Crossing Borders During A Pandemic: How does COVID-19 impact immigrants?

One consequence of the global spread of COVID-19 has been the widespread limitation of travel. In order to contain the spread of the virus, countries have closed their borders and restricted aerial traffic. Although travelling is now easier than at the peak of the pandemic, some borders remain closed, at the expense of immigrants and refugees alike. 

In this edition of the Editors’ Forum, the Program Editors at the NATO Association of Canada discuss the impact of COVID-19 on immigration.

Rachael McCulloch — Program Editor for Women and Security

How has the COVID-19 pandemic affected new immigrants to Canada?

COVID-19 and its socio-economic impacts are not affecting all Canadians equally. On May 28, a document released by Immigration, Citizenship and Refugees Canada outlined the significant impacts that the COVID-19 pandemic has had on the federal government’s ability to process immigration and temporary work or study permits. 

“Many of the processing and contact centres have been shut down or significantly reduced both globally and within Canada. This has severely limited our ability to process foreign nationals coming to Canada to work, study or live permanently as well as supporting Canadians directly,” the document says. “Operations are not expected to return to normal for quite some time”. 

For those who have already arrived in Canada, the effects of COVID-19 can be felt keenly in terms of economic and employment prospects. Sectors such as health care, elder care, childcare, personal support work, and essential service sectors, which see a significant representation of new Canadian employees, have been hit the hardest economically. The federal government’s Economic and Fiscal Snapshot 2020 reported that low-wage workers, youth and very recent immigrants bore the brunt of employment losses from March to May of this year, stating: “Employment among very recent immigrants (five years or less) fell more sharply from February to April than it did for those born in Canada. In addition, there was no rebound in employment in May for very recent immigrants, while employment among those born in Canada rose by 5 per cent…Additionally, travel restrictions and fear of the virus may also lead to lower levels of immigration in the short-term, limiting workforce growth.”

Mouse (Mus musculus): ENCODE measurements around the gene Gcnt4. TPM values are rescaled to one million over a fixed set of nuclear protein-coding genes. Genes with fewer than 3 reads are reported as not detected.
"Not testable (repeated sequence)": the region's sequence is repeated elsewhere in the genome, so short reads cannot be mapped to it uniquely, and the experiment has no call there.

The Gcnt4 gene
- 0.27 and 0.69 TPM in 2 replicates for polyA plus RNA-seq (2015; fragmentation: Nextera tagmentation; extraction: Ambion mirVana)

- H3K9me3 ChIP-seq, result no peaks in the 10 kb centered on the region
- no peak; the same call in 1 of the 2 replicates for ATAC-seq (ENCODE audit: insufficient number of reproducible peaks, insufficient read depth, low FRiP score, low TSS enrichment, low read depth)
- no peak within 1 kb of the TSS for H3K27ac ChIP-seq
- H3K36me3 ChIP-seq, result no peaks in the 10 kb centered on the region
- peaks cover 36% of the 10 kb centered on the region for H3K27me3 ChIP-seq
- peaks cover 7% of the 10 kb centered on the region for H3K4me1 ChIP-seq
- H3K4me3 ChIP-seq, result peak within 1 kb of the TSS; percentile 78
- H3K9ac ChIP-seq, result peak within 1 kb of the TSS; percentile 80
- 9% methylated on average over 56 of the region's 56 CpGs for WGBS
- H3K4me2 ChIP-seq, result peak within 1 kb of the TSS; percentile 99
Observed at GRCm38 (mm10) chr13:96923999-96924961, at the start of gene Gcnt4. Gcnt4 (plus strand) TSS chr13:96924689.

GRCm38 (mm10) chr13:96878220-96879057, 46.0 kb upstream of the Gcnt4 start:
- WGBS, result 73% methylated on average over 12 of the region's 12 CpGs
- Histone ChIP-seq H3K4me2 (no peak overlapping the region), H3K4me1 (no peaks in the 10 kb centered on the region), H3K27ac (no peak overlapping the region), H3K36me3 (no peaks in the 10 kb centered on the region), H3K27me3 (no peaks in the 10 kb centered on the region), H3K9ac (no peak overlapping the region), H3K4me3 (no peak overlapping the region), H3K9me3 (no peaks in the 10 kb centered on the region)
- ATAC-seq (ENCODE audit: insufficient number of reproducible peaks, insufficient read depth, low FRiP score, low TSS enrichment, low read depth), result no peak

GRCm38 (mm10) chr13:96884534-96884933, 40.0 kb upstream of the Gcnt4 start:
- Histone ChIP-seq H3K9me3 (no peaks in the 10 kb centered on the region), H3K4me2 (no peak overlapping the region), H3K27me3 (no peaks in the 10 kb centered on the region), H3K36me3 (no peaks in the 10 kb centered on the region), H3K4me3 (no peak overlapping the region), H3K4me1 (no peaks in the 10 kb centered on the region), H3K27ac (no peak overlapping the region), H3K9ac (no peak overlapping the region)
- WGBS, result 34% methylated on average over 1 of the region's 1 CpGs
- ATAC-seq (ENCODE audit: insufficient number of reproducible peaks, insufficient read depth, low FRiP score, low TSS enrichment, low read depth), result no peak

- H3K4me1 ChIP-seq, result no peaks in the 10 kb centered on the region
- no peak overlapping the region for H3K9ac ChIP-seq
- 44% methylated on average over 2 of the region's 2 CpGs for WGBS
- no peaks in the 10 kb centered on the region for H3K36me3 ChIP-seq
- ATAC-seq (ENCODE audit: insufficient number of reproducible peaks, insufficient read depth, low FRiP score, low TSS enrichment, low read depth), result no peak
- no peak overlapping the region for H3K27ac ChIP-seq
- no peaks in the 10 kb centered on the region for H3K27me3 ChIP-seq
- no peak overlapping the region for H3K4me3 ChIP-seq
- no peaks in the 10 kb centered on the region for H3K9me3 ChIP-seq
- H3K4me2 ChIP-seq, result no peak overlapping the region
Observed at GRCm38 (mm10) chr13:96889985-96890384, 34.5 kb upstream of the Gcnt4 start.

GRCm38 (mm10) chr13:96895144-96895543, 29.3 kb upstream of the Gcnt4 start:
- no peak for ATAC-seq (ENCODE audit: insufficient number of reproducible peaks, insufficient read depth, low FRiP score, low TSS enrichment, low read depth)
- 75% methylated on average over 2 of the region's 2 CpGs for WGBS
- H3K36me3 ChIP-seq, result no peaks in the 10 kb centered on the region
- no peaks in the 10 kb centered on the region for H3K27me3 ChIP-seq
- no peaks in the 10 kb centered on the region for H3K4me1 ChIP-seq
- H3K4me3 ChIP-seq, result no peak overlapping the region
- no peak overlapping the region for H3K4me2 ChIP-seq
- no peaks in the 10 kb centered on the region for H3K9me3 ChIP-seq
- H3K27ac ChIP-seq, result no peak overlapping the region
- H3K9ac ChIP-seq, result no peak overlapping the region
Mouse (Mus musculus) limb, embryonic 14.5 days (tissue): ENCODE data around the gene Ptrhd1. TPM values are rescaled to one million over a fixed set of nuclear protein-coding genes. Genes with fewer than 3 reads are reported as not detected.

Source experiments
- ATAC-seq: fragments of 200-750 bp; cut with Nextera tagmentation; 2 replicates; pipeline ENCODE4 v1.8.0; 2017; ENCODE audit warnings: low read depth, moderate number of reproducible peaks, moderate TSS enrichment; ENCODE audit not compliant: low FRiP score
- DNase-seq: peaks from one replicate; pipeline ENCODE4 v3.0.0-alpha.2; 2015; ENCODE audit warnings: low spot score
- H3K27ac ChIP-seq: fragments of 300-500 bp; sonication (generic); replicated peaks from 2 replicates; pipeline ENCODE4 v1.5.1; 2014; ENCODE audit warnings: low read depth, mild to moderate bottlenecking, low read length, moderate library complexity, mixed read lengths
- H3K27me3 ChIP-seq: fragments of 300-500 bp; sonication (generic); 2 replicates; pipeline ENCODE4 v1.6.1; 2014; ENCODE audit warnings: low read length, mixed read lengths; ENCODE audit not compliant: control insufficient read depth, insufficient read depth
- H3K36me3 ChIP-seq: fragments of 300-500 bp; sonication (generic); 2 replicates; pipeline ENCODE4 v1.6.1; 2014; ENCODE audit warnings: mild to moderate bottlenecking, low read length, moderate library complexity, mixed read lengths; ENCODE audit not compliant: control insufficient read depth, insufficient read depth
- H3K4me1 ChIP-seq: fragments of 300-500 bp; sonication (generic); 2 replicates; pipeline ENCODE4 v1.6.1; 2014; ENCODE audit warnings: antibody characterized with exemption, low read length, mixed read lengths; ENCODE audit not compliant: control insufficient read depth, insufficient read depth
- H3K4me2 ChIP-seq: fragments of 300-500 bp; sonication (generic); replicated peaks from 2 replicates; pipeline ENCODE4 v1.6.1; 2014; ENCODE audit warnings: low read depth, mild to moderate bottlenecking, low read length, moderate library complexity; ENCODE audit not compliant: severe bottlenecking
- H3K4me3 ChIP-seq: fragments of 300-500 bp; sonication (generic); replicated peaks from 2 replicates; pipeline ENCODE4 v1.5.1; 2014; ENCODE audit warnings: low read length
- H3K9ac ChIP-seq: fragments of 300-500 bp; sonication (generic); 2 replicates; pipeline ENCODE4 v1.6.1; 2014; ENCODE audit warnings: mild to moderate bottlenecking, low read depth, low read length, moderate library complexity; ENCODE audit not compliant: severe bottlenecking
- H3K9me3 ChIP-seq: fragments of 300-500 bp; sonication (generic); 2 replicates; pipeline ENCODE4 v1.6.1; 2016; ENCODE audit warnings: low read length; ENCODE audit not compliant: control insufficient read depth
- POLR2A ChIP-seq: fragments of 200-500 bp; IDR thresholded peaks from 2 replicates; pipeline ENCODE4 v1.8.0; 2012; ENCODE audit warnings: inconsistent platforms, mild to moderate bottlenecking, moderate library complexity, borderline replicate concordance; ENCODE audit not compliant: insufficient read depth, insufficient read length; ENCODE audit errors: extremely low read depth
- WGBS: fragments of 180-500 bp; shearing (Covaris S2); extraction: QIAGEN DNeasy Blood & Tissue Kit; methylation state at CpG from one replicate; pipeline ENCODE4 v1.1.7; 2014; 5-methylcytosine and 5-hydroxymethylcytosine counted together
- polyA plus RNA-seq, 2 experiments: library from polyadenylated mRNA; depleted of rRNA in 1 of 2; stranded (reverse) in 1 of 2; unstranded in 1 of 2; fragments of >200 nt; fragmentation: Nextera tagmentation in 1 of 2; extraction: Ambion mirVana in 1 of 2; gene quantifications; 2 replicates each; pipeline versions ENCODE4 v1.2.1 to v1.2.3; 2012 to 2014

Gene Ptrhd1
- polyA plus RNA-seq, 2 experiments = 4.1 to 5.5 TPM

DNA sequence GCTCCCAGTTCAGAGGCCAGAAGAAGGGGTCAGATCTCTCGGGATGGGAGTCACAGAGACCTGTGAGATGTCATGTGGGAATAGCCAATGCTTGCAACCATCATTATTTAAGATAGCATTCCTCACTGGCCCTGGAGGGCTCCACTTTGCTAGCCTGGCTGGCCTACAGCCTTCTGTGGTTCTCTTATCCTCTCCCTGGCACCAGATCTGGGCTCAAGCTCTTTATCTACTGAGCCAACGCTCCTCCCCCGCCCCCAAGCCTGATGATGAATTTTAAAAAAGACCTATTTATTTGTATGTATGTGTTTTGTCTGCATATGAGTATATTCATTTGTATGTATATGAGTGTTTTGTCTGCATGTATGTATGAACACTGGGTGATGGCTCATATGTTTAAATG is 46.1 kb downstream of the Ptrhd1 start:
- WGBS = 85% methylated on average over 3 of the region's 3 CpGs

Immigration is an essential pillar of the Canadian economy. The federal government’s actions to contain the spread of the virus, high unemployment rates and the reluctance of some international workers and students to travel in an era of social distancing and uncertainty have all contributed to creating a less than ideal situation for new immigrants to Canada. The economic repercussions of this may be felt long after the health crisis has passed. 

Ravdeep Sandal — Program Editor for Society, Culture and Security

An RCIC’s Analysis of the COVID-19 Challenges to Immigration

As a Regulated Canadian Immigration Consultant (RCIC), I witnessed firsthand the impacts of COVID-19 on immigrants in Canada. The initial announcement of closing the Canadian borders brought about confusion for both immigrants and RCICs. With Immigration, Refugees and Citizenship Canada (IRCC) offices closing during the initial COVID-19 wave, the immigration processes came to a halt with a limited flow of information. All looked towards the government of Canada for further information regarding immigration processes.

Immigrants both inside and outside Canada did not know what further steps to take. Permanent residents were unable to take their Canadian oaths or even in some cases pick up their PR cards from IRCC offices. International students found their education suffering, and many had also left the country before the travel ban; however, under specific conditions, students can enter/return to Canada. Travel to Canada has been limited to those who meet the requirements of essential (non-discretionary) travel.

Canada is a country that proudly accepts refugees; however, COVID-19 has become a blockade for those seeking refuge. Although Canada offers resettlement through its convention refugee abroad class and country of asylum class, seeking refuge at a port of entry is a critical procedure to gain asylum. In 2019, there was a total of 64,050 asylum claimants processed by the Canadian Border Service Agency (CBSA) and IRCC. In 2020, there have so far only been 17,760 claimants processed with 5,364 since the initial COVID-19 outbreak. 2019 had an average of 5,337 cases processed monthly.

Overall, immigration in Canada has been impacted greatly through the COVID-19 pandemic. Although the initial wave had left everyone in disarray, the Canadian government has quickly adapted and continues to release updates to ensure the immigration process can be as smooth as possible. Canada is a country of immigrants, and it is in our best interest to ensure we learn and create new immigration policies for times of crisis.

Nicole Dougherty — Program Editor for Canadian Armed Forces